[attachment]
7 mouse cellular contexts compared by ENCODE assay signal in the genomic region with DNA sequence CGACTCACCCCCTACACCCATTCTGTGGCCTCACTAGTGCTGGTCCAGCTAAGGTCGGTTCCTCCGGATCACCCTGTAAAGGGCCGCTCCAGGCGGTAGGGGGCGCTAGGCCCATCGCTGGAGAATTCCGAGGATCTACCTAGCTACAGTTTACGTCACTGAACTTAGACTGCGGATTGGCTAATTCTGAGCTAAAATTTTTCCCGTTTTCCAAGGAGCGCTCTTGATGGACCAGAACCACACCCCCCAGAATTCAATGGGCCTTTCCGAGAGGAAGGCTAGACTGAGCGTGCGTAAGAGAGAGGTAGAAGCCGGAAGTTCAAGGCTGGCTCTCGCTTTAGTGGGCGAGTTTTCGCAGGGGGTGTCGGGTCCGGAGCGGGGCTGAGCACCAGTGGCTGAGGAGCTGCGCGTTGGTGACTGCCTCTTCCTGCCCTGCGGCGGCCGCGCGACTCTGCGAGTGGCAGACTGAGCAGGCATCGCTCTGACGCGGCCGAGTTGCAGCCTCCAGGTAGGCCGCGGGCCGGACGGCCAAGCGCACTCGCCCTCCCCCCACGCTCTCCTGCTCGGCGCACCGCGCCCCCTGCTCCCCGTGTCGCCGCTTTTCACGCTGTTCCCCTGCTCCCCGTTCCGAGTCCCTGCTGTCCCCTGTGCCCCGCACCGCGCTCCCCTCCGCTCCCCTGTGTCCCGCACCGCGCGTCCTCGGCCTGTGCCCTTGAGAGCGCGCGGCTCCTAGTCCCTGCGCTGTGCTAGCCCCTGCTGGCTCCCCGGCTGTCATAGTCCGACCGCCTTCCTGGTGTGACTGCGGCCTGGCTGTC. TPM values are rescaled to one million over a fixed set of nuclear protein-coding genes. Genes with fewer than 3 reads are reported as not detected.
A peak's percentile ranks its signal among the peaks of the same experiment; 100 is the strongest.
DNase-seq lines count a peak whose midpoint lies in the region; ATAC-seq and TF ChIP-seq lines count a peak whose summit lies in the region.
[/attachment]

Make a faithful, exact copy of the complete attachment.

7 mouse cellular contexts compared by ENCODE assay signal in the genomic region with DNA sequence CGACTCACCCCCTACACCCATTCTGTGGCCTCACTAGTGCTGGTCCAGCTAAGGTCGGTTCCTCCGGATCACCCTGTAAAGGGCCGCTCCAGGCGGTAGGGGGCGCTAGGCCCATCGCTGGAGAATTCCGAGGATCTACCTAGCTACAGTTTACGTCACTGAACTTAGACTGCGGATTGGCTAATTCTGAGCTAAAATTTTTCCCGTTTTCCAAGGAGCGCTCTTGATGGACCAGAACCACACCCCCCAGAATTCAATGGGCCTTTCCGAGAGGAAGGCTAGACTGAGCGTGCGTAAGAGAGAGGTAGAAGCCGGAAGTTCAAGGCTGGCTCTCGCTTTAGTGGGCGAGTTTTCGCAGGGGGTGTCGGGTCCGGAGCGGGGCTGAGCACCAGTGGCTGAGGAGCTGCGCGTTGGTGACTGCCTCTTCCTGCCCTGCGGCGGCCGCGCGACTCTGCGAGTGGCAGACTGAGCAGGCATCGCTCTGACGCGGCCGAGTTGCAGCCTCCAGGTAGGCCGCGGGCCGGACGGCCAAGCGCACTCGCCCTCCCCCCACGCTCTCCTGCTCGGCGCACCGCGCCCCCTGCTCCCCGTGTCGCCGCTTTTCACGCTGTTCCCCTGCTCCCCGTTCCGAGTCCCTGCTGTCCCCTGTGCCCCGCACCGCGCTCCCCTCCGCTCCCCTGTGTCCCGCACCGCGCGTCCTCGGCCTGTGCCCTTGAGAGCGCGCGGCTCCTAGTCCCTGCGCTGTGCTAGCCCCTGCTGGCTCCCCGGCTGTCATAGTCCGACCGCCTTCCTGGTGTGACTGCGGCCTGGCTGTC. TPM values are rescaled to one million over a fixed set of nuclear protein-coding genes. Genes with fewer than 3 reads are reported as not detected.
A peak's percentile ranks its signal among the peaks of the same experiment; 100 is the strongest.
DNase-seq lines count a peak whose midpoint lies in the region; ATAC-seq and TF ChIP-seq lines count a peak whose summit lies in the region.